Last updated: November 24, 2013 10:52 am

Six powers reach historic nuclear deal with Iran

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Iranian Foreign Minister Mohammad Javad Zarif shakes hands with US Secretary of State John Kerry©AFP

Iran’s foreign minister Mohammad Javad Zarif, second from left, shakes hands with US state secretary John Kerry

Iran has agreed to limit its nuclear programme in exchange for an easing of tough international sanctions, in a historic deal that follows a decade of on-off negotiations aimed at preventing Tehran from acquiring atomic weapons.

Foreign ministers representing six world powers – the US, Russia, China, Germany, France and the UK – clinched the agreement in the early hours of Sunday morning after four days of tough talks in Geneva.

The White House said the interim agreement would give Tehran sanctions relief worth $7bn over the next six months, in exchange for a halt to Iran’s production of higher-grade enriched uranium and vigorous international inspections of its nuclear facilities, setting the stage for the six powers to negotiate a comprehensive settlement.

In a major concession, the six powers agreed that Iran could continue to enrich uranium up to the level of 5 per cent required for generating power from a nuclear reactor. Previous UN Security Council resolutions had required Iran to freeze its enrichment activities.

Key oil, banking and financial sanctions would remain in place and be enforced during the interim deal.

Hassan Rouhani, Iran’s president, welcomed the deal. “The government is happy that such an agreement at such a level has been reached between Iran and major powers after 10 years whether it is for six months or [the] interim,” Mr Rouhani said at a press conference in Tehran on Sunday.

He described the agreement as an achievement which “whether others like it or not” will make “cracks” in the sanctions that have crippled the Iranian economy.

US President Barack Obama described the agreement as “an important first step”, that “opened up a new path toward a world that is more secure – a future in which we can verify that Iran’s nuclear program is peaceful, and that it cannot build a nuclear weapon”.

But he added that if “Iran does not fully meet its commitments during this six-month phase, we will turn off the [sanctions] relief, and ratchet up the pressure”.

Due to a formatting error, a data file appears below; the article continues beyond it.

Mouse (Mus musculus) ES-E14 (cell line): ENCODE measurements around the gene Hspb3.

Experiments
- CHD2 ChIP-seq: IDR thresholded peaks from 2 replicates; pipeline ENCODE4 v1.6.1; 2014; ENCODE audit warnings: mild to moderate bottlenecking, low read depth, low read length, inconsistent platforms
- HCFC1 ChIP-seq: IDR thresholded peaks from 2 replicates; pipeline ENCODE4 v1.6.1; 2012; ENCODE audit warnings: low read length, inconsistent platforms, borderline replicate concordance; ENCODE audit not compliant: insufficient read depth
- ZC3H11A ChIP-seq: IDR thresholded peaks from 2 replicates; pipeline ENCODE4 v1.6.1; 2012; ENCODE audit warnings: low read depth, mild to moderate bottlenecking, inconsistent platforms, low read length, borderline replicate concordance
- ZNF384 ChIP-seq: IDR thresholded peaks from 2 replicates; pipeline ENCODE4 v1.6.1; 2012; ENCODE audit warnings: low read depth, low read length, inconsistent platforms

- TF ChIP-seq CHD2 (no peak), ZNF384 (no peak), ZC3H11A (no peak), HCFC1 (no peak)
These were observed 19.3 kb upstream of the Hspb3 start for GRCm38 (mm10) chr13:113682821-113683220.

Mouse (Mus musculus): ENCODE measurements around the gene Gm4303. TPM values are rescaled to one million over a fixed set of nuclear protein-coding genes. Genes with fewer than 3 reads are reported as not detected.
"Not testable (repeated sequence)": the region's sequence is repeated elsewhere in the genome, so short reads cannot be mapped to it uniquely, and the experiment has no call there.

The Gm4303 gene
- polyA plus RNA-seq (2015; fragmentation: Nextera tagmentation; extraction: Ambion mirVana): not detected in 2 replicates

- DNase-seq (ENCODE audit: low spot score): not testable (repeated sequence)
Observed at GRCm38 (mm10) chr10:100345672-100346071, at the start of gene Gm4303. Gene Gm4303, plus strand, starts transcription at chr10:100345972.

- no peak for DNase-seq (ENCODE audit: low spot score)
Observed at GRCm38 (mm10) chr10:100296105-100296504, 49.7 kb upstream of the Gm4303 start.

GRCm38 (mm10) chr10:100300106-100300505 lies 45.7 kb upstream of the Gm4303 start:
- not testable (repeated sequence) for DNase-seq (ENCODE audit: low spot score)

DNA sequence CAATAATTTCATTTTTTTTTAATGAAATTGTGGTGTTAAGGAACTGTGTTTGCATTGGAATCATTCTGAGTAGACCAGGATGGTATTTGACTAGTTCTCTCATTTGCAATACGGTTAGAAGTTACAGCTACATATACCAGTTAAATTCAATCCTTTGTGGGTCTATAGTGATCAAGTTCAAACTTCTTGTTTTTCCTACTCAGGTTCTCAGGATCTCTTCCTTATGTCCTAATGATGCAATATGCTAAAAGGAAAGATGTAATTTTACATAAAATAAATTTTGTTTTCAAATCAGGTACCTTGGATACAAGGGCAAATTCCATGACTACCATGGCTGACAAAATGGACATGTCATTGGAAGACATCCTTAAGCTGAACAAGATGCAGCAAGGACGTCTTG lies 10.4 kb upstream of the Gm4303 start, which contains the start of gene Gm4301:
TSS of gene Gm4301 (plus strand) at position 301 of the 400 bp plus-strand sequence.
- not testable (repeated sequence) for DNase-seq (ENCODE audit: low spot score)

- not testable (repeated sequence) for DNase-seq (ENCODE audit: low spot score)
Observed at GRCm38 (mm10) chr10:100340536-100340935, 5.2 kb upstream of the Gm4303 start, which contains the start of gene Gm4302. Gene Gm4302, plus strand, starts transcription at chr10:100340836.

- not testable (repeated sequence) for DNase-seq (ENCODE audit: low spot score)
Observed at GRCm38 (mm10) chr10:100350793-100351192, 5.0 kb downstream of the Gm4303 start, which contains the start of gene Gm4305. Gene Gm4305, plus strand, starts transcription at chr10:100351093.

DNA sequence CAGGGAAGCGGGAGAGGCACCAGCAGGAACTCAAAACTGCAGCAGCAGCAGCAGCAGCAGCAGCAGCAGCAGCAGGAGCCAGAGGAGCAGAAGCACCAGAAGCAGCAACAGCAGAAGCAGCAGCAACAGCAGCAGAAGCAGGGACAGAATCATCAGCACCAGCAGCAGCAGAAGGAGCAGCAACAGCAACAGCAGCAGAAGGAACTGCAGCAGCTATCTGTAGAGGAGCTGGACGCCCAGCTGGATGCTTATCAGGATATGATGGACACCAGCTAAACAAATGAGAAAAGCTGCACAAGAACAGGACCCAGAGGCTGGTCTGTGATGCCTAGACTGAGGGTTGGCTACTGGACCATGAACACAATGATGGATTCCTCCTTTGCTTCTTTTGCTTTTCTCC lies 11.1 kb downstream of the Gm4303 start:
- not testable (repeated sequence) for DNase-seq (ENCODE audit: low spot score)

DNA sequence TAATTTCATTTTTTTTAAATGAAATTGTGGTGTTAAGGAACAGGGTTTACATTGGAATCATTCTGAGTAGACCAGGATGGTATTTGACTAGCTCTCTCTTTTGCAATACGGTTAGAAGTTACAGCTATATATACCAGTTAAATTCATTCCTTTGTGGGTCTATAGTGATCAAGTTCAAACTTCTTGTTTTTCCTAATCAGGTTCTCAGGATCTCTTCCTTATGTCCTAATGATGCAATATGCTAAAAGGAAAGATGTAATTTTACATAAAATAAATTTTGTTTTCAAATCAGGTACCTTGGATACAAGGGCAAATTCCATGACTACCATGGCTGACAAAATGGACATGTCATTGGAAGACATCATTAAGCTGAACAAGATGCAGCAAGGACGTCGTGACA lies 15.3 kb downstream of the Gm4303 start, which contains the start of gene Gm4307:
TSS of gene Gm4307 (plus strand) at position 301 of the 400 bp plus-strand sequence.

A senior US official insisted that the sanctions relief being offered to Iran was “limited, temporary, targeted and reversible” and would automatically expire after six months if there were no final agreement.

The official added that the US would continue to enforce the sanctions that remain in place, including the core oil and financial sanctions, and would “not tolerate” any individuals or companies who tried to circumvent the restrictions on doing business on Iran.

“In the next six months, Iran’s crude oil sales cannot increase,” the US state department said in a fact sheet released shortly after the deal was reached.

China and South Korea have been drastically cutting imports of Iranian crude oil in recent months in order to win renewed waivers from the US-led sanctions programme.

But with the state department pledging to allow purchases to remain at their current levels, the pressure on buyers to reduce Iranian purchases is likely to ease. The suspension of EU and US sanctions on oil shipping and insurance, detailed in a copy of the interim agreement posted on an Iranian news website, could make it easier for Iran to ship crude to India.

Kenneth Pollack, an Iran expert at the Brookings Foundation, said the second stage of talks would be much harder than the interim agreement that has just been reached.

“The concessions that both sides will be required to make will be far more painful,” he said, especially for Iran. “If Tehran insists on standing on principle – especially on its ‘right’ to enrich and the lifting of ‘all’ sanctions – such a resolution may well prove impossible.”


Iran’s nuclear sites

Iran nuclear sites

Profiles of seven of the key nuclear sites around the country

Mr Obama appealed to Congress to hold off from approving new sanctions on Iran during the six months of follow-up nuclear talks, despite pledges by a number of senior senators to take up new sanctions legislation in December. New punishments on Iran “would derail this promising first step, alienate us from our allies, and risk unravelling the coalition that enabled our sanctions to be enforced in the first place”, said Mr Obama.

However, the announcement of the agreement did not win a warm reception from several senior Republicans. Lindsey Graham, the South Carolina senator, said that “unless the agreement requires the dismantling of the Iranian centrifuges, we really haven’t gained anything”.

John Cornyn, the Texas senator, said in a tweet that it was “amazing what the White House would do to distract attention from Obamacare”.

Benjamin Netanyahu, Israeli prime minister, called the interim agreement a “historic mistake”.

“What was achieved last night in Geneva is not an historic agreement; it is an historic mistake,” Mr Netanyahu said at the start of his weekly cabinet meeting. “Today the world has become a much more dangerous place because the most dangerous regime in the world has taken a significant step toward attaining the most dangerous weapon in the world.”

Even though the initial relaxation of sanctions is expected to have only limited benefits for the Iran’s hard-pressed economy, analysts say the broader confidence generated by the landmark agreement will help Iran’s business climate.

Additional reporting by Monavar Khalaj in Tehran and Ajay Makan in London


Letter in response to this report:

Tehran now less likely to make further concessions / From Mr Alex Turkeltaub

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